Dissecting the mechanisms and molecules underlying the potential carcinogenicity of red and processed meat in colorectal cancer (CRC): An overview on the current state of knowledge

Marco Cascella, Sabrina Bimonte, Antonio Barbieri, Vitale Del Vecchio, Domenico Caliendo, Vincenzo Schiavone, Roberta Fusco, Vincenza Granata, Claudio Arra, Arturo Cuomo

Research output: Contribution to journalReview article

Abstract

Meat is a crucial nutrient for human health since it represents a giant supply of proteins, minerals, and vitamins. On the opposite hand, the intake of red and processed meat is taken into account dangerous due to its potential of carcinogenesis and cancer risk improvement, particularly for colorectal cancer (CRC), although it has been reported that also the contaminations of beef infected by oncogenic bovine viruses could increase colorectal cancer's risk. Regarding the mechanisms underlying the potential carcinogenicity of red and processed meat, different hypotheses have been proposed. A suggested mechanism describes the potential role of the heterocyclic amines (HACs) and polycyclic aromatic hydrocarbons (PHAs) in carcinogenesis induced by DNA mutation. Another hypothesis states that heme, through the lipid peroxidation process and therefore the formation of N-nitroso compounds (NOCs), produces cytotoxic and genotoxic aldehydes, resulting in carcinogenesis. Furthermore, a recent proposed hypothesis, is based on the combined actions between the N-Glycolylneuraminic acid (Neu5Gc) and genotoxic compounds. The purpose of this narrative review is to shed a light on the mechanisms underlying the potential carcinogenicity of red and processed meat, by summarizing the data reported in literature on this topic.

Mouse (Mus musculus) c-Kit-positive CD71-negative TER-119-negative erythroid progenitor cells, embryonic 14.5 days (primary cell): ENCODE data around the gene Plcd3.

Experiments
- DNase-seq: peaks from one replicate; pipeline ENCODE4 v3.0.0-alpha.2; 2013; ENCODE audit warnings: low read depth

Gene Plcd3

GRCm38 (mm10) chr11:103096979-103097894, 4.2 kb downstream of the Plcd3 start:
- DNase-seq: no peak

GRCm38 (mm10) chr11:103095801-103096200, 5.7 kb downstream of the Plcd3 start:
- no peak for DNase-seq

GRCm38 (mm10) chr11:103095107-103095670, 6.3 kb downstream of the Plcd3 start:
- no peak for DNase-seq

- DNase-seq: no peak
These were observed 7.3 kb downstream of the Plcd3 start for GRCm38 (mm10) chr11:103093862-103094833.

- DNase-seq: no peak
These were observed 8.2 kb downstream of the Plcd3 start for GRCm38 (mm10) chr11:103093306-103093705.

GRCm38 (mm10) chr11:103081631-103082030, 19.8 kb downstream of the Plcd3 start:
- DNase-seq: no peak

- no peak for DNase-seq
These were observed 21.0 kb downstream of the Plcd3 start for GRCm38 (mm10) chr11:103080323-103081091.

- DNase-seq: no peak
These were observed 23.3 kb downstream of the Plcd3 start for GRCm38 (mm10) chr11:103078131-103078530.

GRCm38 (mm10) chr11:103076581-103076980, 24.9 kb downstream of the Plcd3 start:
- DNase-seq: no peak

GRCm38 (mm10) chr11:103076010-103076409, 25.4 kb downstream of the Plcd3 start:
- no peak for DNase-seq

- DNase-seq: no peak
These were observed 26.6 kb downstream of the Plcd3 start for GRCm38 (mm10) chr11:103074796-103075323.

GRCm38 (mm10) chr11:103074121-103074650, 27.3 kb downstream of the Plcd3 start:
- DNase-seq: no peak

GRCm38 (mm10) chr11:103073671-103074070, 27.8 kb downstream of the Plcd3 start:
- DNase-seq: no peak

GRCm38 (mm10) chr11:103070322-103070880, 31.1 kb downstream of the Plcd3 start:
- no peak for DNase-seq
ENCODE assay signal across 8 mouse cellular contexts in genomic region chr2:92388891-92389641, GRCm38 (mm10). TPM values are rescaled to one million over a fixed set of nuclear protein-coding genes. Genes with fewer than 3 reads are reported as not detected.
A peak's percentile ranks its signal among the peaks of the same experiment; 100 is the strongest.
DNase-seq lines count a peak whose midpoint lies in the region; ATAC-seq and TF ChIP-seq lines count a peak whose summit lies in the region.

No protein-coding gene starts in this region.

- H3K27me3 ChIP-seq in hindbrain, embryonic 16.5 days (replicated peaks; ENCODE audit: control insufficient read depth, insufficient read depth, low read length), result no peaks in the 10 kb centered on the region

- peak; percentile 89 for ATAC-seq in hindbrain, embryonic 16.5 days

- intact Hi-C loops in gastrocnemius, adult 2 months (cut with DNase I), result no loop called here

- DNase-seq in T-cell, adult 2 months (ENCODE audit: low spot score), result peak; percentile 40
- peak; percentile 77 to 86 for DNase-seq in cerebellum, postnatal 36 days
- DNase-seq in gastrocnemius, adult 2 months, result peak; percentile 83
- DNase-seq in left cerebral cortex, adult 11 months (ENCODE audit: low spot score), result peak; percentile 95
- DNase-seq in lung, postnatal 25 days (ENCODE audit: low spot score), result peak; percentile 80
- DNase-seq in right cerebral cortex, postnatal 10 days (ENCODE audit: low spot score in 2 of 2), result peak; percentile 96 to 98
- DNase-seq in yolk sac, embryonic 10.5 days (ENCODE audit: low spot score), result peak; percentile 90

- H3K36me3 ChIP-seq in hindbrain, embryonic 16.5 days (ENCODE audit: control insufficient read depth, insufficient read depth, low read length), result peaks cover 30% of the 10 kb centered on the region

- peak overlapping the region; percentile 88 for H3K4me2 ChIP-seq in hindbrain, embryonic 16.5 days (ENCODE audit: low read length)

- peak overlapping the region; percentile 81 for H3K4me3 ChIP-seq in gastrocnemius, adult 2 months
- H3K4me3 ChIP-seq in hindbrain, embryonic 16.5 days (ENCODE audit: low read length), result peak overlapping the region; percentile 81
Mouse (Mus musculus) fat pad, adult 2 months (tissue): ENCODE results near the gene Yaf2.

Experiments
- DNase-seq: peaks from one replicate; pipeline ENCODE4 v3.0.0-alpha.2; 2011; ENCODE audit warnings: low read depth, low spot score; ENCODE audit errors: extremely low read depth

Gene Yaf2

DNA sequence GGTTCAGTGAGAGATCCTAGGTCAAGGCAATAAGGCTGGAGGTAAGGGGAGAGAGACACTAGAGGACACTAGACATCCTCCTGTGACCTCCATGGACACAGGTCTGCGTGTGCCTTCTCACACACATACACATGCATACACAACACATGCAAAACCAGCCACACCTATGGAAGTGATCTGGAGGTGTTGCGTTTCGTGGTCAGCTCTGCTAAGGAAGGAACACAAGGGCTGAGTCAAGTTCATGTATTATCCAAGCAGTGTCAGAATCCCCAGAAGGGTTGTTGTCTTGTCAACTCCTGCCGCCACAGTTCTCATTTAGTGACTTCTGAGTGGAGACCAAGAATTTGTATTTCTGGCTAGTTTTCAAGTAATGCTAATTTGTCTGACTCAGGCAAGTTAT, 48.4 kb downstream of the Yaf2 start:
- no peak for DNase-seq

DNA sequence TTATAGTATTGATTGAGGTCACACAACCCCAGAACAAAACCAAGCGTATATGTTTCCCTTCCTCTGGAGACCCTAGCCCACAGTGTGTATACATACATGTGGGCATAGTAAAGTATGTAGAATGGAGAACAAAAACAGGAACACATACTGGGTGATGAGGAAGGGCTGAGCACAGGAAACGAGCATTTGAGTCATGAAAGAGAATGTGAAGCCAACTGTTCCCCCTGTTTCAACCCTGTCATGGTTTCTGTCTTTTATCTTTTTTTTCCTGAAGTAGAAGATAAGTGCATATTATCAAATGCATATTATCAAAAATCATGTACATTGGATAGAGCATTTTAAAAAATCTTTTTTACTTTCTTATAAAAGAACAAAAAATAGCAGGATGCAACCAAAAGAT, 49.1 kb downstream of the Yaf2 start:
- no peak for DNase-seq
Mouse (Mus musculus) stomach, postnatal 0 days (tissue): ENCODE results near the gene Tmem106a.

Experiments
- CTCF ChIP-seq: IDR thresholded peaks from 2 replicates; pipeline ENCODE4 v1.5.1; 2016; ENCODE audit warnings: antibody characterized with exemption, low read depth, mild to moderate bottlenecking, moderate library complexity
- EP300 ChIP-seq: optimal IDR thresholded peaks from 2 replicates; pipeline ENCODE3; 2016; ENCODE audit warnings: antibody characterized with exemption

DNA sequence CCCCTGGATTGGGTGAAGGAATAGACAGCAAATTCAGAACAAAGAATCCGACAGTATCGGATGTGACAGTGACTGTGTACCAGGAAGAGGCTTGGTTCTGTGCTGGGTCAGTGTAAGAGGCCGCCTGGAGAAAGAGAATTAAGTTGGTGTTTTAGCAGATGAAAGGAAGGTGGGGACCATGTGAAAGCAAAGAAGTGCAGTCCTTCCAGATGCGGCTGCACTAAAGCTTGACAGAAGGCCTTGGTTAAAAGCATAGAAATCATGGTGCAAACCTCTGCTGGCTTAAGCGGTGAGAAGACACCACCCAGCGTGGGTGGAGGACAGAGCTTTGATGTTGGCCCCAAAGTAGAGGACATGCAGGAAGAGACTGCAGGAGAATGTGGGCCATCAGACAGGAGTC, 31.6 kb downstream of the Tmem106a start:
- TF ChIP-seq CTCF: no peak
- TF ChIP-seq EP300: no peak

Original languageEnglish
Article number3
JournalInfectious Agents and Cancer
Volume13
Issue number1
DOIs
Publication statusPublished - Jan 15 2018

Keywords

  • Carcinogenesis
  • Heme
  • Heterocyclic amines
  • Neu5Gc
  • Polycyclic aromatic hydrocarbons
  • Processed meat
  • Red meat

ASJC Scopus subject areas

  • Epidemiology
  • Oncology
  • Infectious Diseases
  • Cancer Research

Fingerprint Dive into the research topics of 'Dissecting the mechanisms and molecules underlying the potential carcinogenicity of red and processed meat in colorectal cancer (CRC): An overview on the current state of knowledge'. Together they form a unique fingerprint.

  • Cite this